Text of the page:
Wednesday, May 25, 2016

Formative Kink Epic Fail: “Buck Rogers in the 25th Century”

A hero lost out of time in a future world of uniformed women, space amazons, and hot alien queens? I should have been there for Buck Rogers in the 25th Century from the very first moment...


Not exactly “Devil’s Planet,” is it?

Unfortunately, that was pretty much representative of this show’s kink charge—or lack thereof. And like Sam on Bewitched, the female lead, Erin Gray’s Col. Wilma Deering, was so relentlessly wholesome, she was actually named after your grandmother. Then again, if I had picked up on that Pride Flag armband back when I was a kid...


...it still probably wouldn’t have made any difference, because I wouldn’t have known what it was then anyway. But even the guest stars had an almost absurdly future-girl-next-door quality. I had a real crush on Markie Post back in the Night Court days, for instance, but here?


This was like watching an adult version of my best friend’s kid sister. Or seeing a failed attempt at making “disco wholesome” (or maybe “roller disco wholesome”) a fetish. Even caught up in the rages of puberty, I would have felt guilty having a single vanilla sexual—let alone kinky—thought about her. I mean, this show even managed to make Julie Newmar unappealing.


Granted, Pamela Hensley’s recurring villainess Princess Ardala made some effort to inject an actual “femme fatale” boost into the proceedings.


Unlike on Gerry Anderson’s UFO, however, the costume designers here did not serve this character (or kink) well. Not unless the Hollywood-CIA complex’s mind-control rays were somehow targeting her perm and, ah, other assets.


In the end, only Nancy DeCarl’s Sherese, a two-episode guest star, came the closest to delivering an actual kink charge to my adolescence. If only because somehow, shockingly, the producers actually allowed her to wear a semi-Dommely leather outfit rather than bright spandex or future showgirl kitsch, even if the outfit did have so many giant eyelets (really, they were like gauges in a hipster’s earlobes) and dangly fringes that she would have looked more at home on the stage of the Grand Ole Space Opry rather than plotting to kill a city with Frank Gorshin. Still, I remember her well, and she was the Domme of My Young DreamsTM for about three-and-a-half weeks or so.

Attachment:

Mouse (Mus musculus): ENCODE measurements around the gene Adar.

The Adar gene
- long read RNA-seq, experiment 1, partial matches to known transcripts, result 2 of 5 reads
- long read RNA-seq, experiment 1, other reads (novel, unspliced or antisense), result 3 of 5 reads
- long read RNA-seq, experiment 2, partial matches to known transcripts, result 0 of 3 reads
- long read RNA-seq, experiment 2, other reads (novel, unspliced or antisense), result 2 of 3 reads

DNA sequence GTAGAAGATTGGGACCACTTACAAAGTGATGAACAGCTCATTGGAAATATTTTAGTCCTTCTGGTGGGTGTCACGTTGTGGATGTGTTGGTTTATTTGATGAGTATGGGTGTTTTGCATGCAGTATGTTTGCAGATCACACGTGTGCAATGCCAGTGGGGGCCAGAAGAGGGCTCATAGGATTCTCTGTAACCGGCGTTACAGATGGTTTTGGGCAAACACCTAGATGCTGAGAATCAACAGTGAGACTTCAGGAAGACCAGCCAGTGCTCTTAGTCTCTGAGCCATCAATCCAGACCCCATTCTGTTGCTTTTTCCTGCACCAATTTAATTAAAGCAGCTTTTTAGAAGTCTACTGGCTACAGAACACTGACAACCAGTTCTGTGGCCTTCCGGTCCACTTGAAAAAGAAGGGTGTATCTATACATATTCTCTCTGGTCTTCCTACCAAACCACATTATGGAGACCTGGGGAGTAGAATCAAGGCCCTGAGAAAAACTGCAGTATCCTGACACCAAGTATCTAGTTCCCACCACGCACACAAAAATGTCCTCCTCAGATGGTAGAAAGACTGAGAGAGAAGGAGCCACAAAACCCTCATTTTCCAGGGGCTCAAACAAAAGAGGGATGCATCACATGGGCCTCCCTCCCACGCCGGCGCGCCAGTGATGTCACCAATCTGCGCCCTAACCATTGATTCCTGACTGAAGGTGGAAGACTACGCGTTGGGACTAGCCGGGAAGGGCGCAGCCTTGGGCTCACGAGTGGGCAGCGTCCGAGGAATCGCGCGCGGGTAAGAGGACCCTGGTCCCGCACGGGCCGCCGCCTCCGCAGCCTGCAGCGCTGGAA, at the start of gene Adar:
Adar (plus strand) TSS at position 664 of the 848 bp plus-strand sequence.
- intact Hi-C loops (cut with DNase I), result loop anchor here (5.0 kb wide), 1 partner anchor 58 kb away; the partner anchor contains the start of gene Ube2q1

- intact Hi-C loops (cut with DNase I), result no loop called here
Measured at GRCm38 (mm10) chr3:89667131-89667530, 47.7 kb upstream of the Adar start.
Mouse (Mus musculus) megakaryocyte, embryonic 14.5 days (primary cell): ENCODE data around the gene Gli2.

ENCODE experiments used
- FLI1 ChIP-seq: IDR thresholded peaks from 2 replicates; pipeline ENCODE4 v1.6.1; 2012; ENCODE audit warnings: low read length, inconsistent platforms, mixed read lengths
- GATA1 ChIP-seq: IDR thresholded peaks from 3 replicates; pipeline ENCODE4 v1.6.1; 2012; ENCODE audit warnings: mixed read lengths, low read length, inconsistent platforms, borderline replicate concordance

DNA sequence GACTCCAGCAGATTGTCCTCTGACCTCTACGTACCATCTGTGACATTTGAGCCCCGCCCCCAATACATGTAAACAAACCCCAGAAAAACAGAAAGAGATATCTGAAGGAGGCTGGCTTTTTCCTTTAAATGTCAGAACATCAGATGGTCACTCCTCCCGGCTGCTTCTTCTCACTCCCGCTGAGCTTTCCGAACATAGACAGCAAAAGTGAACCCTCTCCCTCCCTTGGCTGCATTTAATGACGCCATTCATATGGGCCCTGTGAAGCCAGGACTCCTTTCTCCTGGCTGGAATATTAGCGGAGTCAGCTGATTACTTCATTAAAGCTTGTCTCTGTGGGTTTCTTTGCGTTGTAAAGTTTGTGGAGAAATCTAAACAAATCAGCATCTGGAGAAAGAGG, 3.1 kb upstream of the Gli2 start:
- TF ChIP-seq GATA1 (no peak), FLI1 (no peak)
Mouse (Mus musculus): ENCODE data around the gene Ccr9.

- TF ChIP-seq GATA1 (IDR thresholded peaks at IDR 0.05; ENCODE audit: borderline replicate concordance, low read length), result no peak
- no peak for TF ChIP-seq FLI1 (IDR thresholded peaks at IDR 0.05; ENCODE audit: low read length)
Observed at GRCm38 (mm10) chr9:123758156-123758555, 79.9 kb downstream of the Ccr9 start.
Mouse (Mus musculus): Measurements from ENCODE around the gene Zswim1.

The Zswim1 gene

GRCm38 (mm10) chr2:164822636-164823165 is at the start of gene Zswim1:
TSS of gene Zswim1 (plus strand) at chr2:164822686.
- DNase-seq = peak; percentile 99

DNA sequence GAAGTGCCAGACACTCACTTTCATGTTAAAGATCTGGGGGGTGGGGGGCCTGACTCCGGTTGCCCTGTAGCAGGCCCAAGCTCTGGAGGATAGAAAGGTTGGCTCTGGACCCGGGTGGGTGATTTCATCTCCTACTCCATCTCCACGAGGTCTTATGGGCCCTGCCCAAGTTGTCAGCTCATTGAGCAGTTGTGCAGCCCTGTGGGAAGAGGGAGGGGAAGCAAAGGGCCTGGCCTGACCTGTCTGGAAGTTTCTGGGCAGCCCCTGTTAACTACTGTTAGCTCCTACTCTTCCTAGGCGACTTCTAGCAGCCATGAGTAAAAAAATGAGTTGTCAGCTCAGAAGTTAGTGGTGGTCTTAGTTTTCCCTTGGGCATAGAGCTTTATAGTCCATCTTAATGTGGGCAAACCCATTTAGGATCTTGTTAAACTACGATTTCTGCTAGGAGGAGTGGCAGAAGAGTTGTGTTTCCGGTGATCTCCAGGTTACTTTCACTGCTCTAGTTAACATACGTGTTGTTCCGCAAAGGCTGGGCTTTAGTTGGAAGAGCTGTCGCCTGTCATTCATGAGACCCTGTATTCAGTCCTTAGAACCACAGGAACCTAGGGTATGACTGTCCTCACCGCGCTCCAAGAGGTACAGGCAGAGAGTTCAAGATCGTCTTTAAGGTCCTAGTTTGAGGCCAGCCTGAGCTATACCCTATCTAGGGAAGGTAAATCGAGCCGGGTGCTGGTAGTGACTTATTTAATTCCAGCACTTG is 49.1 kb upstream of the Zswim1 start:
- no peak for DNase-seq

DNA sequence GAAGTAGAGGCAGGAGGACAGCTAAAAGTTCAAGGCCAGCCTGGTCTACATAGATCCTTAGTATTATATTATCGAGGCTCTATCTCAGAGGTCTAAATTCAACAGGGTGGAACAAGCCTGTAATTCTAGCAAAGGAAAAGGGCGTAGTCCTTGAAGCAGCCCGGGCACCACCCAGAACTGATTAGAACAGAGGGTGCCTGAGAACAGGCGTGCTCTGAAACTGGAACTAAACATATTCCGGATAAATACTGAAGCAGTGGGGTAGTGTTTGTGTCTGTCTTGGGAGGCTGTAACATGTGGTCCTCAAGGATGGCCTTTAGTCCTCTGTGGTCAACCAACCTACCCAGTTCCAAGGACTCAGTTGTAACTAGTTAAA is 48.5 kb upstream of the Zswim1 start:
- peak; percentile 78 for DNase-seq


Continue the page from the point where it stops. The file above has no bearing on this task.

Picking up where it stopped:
Even including those two episodes with Sherese, however, this show was hard for me to watch even as a teenager with puberty rooting for it. Too serious when it need to be goofy, too goofy when it needed to be serious, and with actual episode titles like “Vegas in Space” and, I kid you not, “Space Vampire,” Buck Rogers was the first television sci-fi I did not watch religiously. And even when I did, and Princess Ardala managed to spark the beginnings of a kinky mindset in me, I always remembered that her wicked obsession was this guy:


Yes, the biggest problem—and formative kink blocker—of Buck Rogers in the 25th Century was Buck Rogers himself. Gil Gerard was like Roger Moore to William Shatner’s Sean Connery, at least for television sci-fi heroes. In fact, the whole character felt like a unholy cross between James T. Kirk and Engelbert Humperdinck. I mean, Gil Gerard even sang the Rupert Holmes semi-hit “Answering Machine” on the old Mike Douglas Show! (Seriously. He did. I remember watching it with my grandmother, who fortunately was not named Wilma.)


How could anyone fall for this guy, I wondered even then, let alone actually risk galactic warfare just to possess him as her hu-manly boy-toy? Even for a space empress with alien ways of thinking, it was just too much suspension of disbelief for me, even at that young an age. And to this day, I have yet to figure it out.

Or forgive this show for squandering so many formative kink opportunities...

[Addendum here.]

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